- The Washington Times - Friday, October 8, 2004

The election is getting hot. Literally.

Recent incidents saw Bush-Cheney signs set on fire and Kerry-Edwards signs stolen in Minnesota. Before that, a gunman in Tennessee fired several rounds into a Bush campaign office. In Ohio, someone used a baseball bat to smash a mailbox with Kerry stickers on it.

Be it petty or legitimate, there has been an increase in reports of politically driven vandalism and violence committed both by Kerry and Bush supporters whose passions apparently are burning out of control.

A search of archived press reports nationwide indicated a significantly higher number of reports during the past few months compared with the same periods during the 2000 and 1996 presidential elections.

Some of the worst are in Maryland, where the Baltimore Sun reported that a bullet was fired last week through a window of the Ellicott City home of Anthony McGuffin, an active Democrat and former candidate for Congress.

In front of the home, there was a Kerry-Edwards sign and one for Democratic Rep. Elijah E. Cummings. Several people have been arrested in Maryland for stealing or cutting such signs to the ground.

The Minneapolis Star-Tribune, meanwhile, classified the Minnesota incidents more as pranks than as political statements. Regardless of what they are called, reports of petty violence span the country.

The Associated Press carried a report last month of a Medford, Ore., man whose car, which had a Bush sticker on it, was scratched. The report also noted that a Southern Oregon University student said three cars in his apartment complex had their windows smashed during the primaries. All three had Bush stickers affixed to them.

Vandals also hit the Democratic headquarters in Medford, spitting on doors and windows, and breaking light bulbs. To prevent theft, one resident is said to have constructed a wire enclosure around his Kerry-Edwards sign.

Although it appears as if political passions are raging at never-before-seen levels, Leonard Steinhorn, a communications professor at American University, said a more likely scenario is that during recent years, “the demonizing of your opponent has become a part of the mainstream media.”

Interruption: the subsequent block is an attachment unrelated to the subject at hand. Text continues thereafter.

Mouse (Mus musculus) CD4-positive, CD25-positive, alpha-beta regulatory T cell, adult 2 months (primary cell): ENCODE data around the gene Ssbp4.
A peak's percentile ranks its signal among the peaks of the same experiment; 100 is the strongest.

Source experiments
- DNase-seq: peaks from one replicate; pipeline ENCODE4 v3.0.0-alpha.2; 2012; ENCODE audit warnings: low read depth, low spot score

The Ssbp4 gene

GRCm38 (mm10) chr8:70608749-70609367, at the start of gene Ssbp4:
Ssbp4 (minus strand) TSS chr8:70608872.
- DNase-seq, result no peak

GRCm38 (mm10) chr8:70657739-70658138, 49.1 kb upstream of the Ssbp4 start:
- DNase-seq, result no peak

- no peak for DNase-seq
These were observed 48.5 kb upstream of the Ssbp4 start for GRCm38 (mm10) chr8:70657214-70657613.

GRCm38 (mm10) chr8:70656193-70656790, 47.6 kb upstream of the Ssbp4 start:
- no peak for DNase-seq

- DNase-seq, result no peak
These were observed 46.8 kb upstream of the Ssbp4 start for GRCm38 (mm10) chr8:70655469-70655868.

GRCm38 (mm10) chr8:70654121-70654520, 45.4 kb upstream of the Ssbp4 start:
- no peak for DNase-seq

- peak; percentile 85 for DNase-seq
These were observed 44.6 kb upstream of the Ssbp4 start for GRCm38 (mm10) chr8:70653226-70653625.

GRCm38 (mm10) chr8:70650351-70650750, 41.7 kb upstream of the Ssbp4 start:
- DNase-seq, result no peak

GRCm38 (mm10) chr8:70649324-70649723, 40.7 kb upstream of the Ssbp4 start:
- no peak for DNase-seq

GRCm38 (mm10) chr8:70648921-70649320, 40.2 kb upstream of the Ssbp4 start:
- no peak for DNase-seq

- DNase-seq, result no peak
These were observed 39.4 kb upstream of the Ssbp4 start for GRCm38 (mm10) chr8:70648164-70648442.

There always has been passion said Mr. Steinhorn, who teaches a course on the election. He noted that the rich history of insults exchanged by candidates as far back as Presidents John Adams or Thomas Jefferson would be considered out of bounds by today’s standards.

It’s difficult to classify current passions as increased, rather, Mr. Steinhorn contends, liberals who had become complacent over the years now see the Bush administration as a threat. As a result, their anger has been aroused to match the passions of conservatives.

“What you’ve had is this sort of bubbling anger particularly among conservatives for many years, particularly stoked by talk radio and validated by the fact that it was in the media,” he said. “But now, with George Bush in office, you have an aroused liberal America.”

Only a small number of reports of violence turned up for the 2000 election, and they were focused mainly on squabbling over campaign signs in several towns and communities.

One notable case was that of a group of college Republicans from the University of New Orleans and Tulane University campuses who showed up at a Gore-Lieberman rally with pro-Bush signs.

According the Times-Picayune of New Orleans, several men wearing Gore campaign tags jumped over a barricade, wrestled the signs away from the Republicans and shredded them.

No one was hurt in another incident that saw a campaign sign on the Bethesda lawn of then-Rep. Constance A. Morella, a Republican, set on fire.

A break-in at the Democratic National Committee’s New York office in 2000 briefly had people talking of another Watergate. But news of the break-in, in which a three laptops reportedly were stolen, faded quickly.

Talk of a Watergatelike incident surfaced again in some circles in Washington state last week though, after burglars broke into the state’s Bush-Cheney headquarters and stole three laptops containing campaign plans. A police spokeswoman said there was no indication that it was “politically motivated,” according to the Seattle Post-Intelligencer.

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